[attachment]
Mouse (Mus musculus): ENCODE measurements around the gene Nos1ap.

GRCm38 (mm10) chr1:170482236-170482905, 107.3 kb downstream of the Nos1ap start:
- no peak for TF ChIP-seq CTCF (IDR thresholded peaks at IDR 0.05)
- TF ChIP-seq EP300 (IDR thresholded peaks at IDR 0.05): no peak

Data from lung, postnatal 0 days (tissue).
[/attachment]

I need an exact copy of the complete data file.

Mouse (Mus musculus): ENCODE measurements around the gene Nos1ap.

GRCm38 (mm10) chr1:170482236-170482905, 107.3 kb downstream of the Nos1ap start:
- no peak for TF ChIP-seq CTCF (IDR thresholded peaks at IDR 0.05)
- TF ChIP-seq EP300 (IDR thresholded peaks at IDR 0.05): no peak

Data from lung, postnatal 0 days (tissue).